Guillermo Rigondeaux Will Struggle to Land Big-Name Fights Despite Huge Win

Dan TalintyreSenior Analyst IIApril 14, 2013

NEW YORK, NY - APRIL 13:  Guillermo Rigondeaux punches Nonito Donaire during their WBO/WBA junior featherweight title unification bout at Radio City Music Hall on April 13, 2013 in New York City.  (Photo by Al Bello/Getty Images)
Al Bello/Getty Images

Guillermo Rigondeaux's defeat of Nonito Donaire might have been one had an inkling about, but it was still an incredible victory nonetheless for the Cuban.

In just his 12th professional fight, Rigondeaux was able to control the explosive Donaire—rendering his power hitting completely useless against his solid defense—and scored a unanimous points victory that, in reality, read much closer that the fight really was.

Rigondeaux simply dominated from start to finish and he deserved the win.


Yet despite his control and huge win over the 2012 Fighter of the Year, Rigondeaux will not be able to take full advantage of his stunning victory.

No matter how long the accolades come in for, the Cuban star will not be able to gain everything that he should have from this fight—starting with a big-name fight.

Every boxer wants to be the best, and in order to do that, they have to beat the best. Yet in order to do that, they've got to land fights against the biggest names in the world, which it seems Rigondeaux will struggle to do, even after his dominance at Radio City Music Hall.

All because of his style.

Rigondeaux is a technically skilled boxer who, as we saw against Donaire, is a true craftsman in the ring. He works his opponent, dances around and looks for that opportunity to get a good shot off rather than engaging in a blow-for-blow style. And as we saw against Donaire, that style can be incredibly deadly when utilized correctly against some of the gun-ho boxers around today.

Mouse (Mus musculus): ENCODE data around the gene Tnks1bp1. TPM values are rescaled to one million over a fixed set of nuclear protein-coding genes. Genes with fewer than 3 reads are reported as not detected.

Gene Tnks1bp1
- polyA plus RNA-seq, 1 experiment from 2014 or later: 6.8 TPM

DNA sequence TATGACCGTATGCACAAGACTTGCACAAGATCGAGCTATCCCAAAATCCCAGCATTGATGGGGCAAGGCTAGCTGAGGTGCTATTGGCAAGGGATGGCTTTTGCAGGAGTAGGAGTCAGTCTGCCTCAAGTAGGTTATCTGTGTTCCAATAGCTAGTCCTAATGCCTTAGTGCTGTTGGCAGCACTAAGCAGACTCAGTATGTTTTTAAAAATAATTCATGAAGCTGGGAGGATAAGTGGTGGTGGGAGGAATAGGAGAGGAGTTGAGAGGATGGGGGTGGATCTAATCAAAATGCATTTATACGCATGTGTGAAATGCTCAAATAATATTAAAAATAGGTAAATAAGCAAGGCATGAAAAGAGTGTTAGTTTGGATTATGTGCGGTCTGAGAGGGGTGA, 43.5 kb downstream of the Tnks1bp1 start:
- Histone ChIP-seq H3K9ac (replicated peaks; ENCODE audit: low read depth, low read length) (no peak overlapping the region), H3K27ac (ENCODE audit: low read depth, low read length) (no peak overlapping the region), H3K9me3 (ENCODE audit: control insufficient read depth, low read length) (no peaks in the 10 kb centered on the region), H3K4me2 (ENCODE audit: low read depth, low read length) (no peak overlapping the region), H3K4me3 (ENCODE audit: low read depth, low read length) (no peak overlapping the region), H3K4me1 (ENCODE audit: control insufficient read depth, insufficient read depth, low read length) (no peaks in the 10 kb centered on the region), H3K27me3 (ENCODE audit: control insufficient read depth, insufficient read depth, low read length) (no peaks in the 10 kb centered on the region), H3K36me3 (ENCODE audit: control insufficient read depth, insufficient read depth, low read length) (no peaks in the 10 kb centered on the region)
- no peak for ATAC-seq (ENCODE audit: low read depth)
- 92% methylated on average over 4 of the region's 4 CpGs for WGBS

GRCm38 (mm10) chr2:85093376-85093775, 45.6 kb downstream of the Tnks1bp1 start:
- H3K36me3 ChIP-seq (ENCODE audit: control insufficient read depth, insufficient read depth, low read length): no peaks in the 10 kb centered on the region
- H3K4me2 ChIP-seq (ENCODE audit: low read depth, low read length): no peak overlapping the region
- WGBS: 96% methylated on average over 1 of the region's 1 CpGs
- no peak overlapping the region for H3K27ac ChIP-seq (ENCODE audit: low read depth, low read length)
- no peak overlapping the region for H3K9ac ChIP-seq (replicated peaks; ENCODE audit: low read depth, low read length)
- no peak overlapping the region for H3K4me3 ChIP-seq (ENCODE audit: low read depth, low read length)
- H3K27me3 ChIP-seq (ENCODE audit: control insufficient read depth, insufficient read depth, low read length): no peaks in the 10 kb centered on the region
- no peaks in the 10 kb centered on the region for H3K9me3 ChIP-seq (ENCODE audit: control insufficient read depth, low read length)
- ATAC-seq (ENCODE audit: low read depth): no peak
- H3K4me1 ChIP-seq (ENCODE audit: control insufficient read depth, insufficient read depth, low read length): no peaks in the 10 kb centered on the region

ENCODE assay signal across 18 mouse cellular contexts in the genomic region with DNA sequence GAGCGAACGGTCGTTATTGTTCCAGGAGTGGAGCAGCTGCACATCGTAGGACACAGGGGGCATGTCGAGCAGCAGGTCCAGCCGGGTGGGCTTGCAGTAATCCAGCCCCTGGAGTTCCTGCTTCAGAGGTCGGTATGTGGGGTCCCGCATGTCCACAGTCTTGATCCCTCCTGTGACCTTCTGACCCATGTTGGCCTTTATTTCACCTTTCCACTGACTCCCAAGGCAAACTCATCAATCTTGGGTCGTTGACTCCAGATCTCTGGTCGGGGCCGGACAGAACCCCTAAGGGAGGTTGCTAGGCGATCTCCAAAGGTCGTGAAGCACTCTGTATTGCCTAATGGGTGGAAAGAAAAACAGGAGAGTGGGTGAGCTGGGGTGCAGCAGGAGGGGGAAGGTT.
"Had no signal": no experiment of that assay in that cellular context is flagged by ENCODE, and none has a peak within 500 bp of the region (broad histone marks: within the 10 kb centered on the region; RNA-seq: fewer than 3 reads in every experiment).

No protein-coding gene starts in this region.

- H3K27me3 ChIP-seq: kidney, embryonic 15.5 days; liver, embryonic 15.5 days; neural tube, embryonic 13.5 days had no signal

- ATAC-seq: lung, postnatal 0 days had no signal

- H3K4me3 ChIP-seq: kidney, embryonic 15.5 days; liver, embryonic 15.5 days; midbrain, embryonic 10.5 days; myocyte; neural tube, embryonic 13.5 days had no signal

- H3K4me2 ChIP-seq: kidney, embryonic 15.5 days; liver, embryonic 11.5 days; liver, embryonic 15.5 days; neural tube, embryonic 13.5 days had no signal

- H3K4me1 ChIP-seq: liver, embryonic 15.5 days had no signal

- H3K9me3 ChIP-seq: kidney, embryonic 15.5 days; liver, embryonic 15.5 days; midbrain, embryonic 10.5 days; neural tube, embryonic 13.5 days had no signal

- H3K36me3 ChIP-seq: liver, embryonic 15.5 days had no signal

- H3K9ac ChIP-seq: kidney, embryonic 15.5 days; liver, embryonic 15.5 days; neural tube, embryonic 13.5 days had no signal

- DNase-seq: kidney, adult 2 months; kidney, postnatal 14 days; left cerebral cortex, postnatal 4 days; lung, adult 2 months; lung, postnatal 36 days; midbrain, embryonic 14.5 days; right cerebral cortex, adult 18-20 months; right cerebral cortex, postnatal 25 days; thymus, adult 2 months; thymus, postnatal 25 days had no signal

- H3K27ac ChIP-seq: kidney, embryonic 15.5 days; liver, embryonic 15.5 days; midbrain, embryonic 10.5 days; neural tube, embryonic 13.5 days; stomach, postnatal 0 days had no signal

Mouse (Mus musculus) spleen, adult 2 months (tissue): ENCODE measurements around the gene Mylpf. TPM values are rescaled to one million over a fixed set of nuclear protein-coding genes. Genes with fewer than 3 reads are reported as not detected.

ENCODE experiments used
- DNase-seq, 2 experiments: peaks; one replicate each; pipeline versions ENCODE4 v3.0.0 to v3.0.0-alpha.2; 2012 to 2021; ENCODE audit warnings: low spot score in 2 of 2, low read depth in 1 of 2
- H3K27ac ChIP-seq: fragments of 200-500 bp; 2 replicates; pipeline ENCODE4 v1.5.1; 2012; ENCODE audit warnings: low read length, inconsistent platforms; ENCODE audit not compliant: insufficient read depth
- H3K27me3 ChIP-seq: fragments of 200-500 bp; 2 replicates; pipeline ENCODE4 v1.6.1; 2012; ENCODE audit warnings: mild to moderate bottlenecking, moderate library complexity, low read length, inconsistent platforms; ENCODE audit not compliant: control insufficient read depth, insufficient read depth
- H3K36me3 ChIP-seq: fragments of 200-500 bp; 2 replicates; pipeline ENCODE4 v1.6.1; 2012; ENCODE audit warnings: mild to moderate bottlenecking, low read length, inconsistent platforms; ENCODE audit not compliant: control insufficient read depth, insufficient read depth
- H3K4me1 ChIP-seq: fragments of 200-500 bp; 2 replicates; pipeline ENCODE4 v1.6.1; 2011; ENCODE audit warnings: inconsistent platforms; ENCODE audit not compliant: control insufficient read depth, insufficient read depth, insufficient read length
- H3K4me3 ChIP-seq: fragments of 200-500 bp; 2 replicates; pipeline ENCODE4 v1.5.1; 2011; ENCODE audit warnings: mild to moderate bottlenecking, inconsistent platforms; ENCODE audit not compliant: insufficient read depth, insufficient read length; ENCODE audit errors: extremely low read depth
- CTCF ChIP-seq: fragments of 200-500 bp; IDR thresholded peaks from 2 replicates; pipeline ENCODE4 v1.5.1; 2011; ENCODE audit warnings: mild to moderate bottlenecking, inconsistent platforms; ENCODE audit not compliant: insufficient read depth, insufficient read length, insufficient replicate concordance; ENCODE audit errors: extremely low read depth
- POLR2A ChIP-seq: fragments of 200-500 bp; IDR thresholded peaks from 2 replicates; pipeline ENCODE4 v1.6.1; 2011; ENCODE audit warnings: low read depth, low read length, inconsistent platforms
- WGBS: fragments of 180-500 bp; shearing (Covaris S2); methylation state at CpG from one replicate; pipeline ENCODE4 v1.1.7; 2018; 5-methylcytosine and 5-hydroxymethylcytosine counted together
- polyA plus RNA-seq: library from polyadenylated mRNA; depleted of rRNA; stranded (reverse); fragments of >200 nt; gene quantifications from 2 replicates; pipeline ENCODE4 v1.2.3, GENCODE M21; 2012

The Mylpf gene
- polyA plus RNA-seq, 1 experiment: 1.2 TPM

However, it won't land him that big-name fight.

Rigondeaux's hard-to-solve style won't see him land a big-name fighter; Donaire is perhaps more likely to do that than Rigondeaux after this one.

Bleacher Report's Kevin McRae commented on this subject after the fight:

There will be no line of people willing to fight him [Rigondeaux].

You can call that a shame, but it's just the cold hard facts. As fans, you can always appreciate the brilliant boxing technique and tactics that mark Rigo's style, but to the casual fan, that stuff doesn't sell anymore.

He's simply too high-risk-and-little reward for most fighters.

Top Rank promoter Bob Arum had similar words after watching Rigondeaux completely shut down the crowd-pleasing style of Donaire in this one (per ESPN):

It was not a very engaging fight. If Rigondeaux would stand and fight, (he) has a lot of power and a lot of skills, but running the way he does really makes it not a watchable fight. I don't know what I'm gonna do. I have to look for someone to fight him.

He's one of the best defensive fighters I've ever seen, but it's not a very pleasing style. He's a very good fighter, but it's not pleasing.

For at the end of the day, boxing—like every other sport—is about what sells. At times, it's about what sells more than about getting the best quality on screen.

Sure, there's a time and a place for that, and Rigondeaux will get his moment in the sun one day. But for those wondering if that's going to come any time in the near future, the outlook isn't good, especially after the clinic that he put on against Donaire.

No boxer is going to want to duke out a tough 12 rounds with Rigondeaux; even fewer fans are going to flock across the country to see that take place.

It's like watching paint dry when the Harlem Globe Trotters are in town.

Perhaps Rigondeaux was a little too dominant against Donaire.


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